Google Analytics displays information from the last seven days by default. You should ensure that you have set the correct date parameters to collect data from. This will either be a twelve-month period or a shorter timescale if you have chosen to collect this data regularly throughout the year.   

The metric you need to gather for the indicator is called Views. This measures how many times a web page has been accessed and viewed by a user. This includes single and multiple views of a web page. In Google Analytics 4, this information on page views can be found in the ‘”Explore” tab of the site. You can create a custom exploration report for gathering page views to your collection data. 

You will need to know the area of website where your collections data is held. This is called the url path. It is displayed after the forward slash (/) after the domain name of your website, e.g. 

Often the url path you need will be something like /collections or /explore-our-collections. If all your collection information is held on pages that all start with the same url path you can quickly generate a total for all the pages using the query string filter function. 

Once the filter is applied the total displayed at the top of the “views” column is the figure you need for your reporting. If you have collections information in several areas of your website you will need to repeat this process for each area. 

Some blogging platforms, such as WordPress, provide site statistics with their service. If your blog has not been set up to use insights from Google Analytics you can find your page view information in the ‘Site Stats’ or Jetpack area of the blog. We would recommend that you consider implementing Google Analytics on your websites where possible as it is a time saving way to collate reporting data.    

Social media insights

Many museums now use social media as a tool to share information about their collections with the public. This activity also counts as online usage of museum collections information and should be recorded against the indicator. Social media platforms have different time limits on how long they will hold your user engagement data. This means that you may not have access to all the data for the full twelve month period for your next submission. Museums facing this issue should include as much information that can reasonably be retroactively supplied. You should begin recording these usage statistics in full for all future submissions.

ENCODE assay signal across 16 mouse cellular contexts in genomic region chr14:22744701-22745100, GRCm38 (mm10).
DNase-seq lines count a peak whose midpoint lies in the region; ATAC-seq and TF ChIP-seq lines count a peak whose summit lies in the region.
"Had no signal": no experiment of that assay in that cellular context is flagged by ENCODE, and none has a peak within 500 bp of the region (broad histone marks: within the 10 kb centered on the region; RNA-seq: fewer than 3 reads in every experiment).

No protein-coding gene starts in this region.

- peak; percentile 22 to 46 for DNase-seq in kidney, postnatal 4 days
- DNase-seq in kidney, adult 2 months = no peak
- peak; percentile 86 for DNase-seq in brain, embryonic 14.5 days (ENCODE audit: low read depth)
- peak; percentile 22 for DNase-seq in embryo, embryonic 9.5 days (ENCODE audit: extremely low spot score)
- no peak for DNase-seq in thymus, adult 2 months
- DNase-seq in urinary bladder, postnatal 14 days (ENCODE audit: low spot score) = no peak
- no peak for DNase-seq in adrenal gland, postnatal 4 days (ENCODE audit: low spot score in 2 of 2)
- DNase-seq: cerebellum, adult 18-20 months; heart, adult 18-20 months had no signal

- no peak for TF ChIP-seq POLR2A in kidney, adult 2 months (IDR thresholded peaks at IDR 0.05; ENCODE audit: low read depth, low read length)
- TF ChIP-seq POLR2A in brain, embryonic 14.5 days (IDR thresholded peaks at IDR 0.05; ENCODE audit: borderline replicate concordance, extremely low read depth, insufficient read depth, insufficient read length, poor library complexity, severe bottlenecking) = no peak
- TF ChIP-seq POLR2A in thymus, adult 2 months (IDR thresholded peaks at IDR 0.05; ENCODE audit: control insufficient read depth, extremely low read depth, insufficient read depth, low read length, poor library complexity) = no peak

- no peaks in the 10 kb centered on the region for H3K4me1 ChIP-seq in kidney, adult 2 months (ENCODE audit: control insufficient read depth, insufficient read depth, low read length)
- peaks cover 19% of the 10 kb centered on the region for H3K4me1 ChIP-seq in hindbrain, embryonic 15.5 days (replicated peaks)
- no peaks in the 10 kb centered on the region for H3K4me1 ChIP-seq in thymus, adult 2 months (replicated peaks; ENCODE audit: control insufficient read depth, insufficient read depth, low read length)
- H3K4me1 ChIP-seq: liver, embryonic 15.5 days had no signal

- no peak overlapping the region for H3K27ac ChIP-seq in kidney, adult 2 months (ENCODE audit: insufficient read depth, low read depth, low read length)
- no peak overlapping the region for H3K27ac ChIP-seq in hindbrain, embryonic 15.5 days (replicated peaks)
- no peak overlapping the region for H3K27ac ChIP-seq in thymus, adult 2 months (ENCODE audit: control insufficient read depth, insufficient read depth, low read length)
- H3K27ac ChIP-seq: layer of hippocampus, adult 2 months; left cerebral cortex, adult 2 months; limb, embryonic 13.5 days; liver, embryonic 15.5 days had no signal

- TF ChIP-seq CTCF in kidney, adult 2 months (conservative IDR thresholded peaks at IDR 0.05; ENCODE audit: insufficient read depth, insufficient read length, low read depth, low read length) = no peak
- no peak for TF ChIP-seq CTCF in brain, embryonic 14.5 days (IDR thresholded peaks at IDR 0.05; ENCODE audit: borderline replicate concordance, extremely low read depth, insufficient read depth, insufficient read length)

The social media metric you need to gather for the indicator is engagement. Engagement represents a specific action a user has taken to interact with your collections shared through social media. These may include liking or sharing a post, clicking a link or image or replying to your post. Engagement metrics are a more reliable way to track collection data usage because they represent a tangible action. Many social media platforms will also use additional metrics such as impressions or reach. These metrics are based on predications of how many people may view your content and provide an average figure. You should not include these figures in your indicator reporting. 

It is advisable to add a trackable hashtag (a word or phrase with a # before it)  to social media posts that primarily contain collections images and information. This will make it easier for you to identify which posts needs to be included in your reporting. If you need more guidance X (formally Twitter) has a helpful blog which explains using hashtags in your social media posts. 

Social media reporting tools

There are many tools available to help aggregate social media analytics from many different platforms in to one dashboard or report. Whilst they are not free to use, they offer a timely and convenient way to record information about your social media presence. If your local authority has a Communications and Marketing team they may already be paying for one of these tools. They may be able to provide you with the indicator data you need if they are given enough notice. It’s worth speaking to them in advance about what help they can offer.  

If you don’t have access to one of these tools then following guidance will help you gather engagement metrics from the most commonly used social media platforms: 

Facebook Insights 

You can view statistics about your museum’s Facebook page under ‘Insights’ when you are signed into the ‘Manage Page’ section. Insights can normally be found at the top of the page above your header image.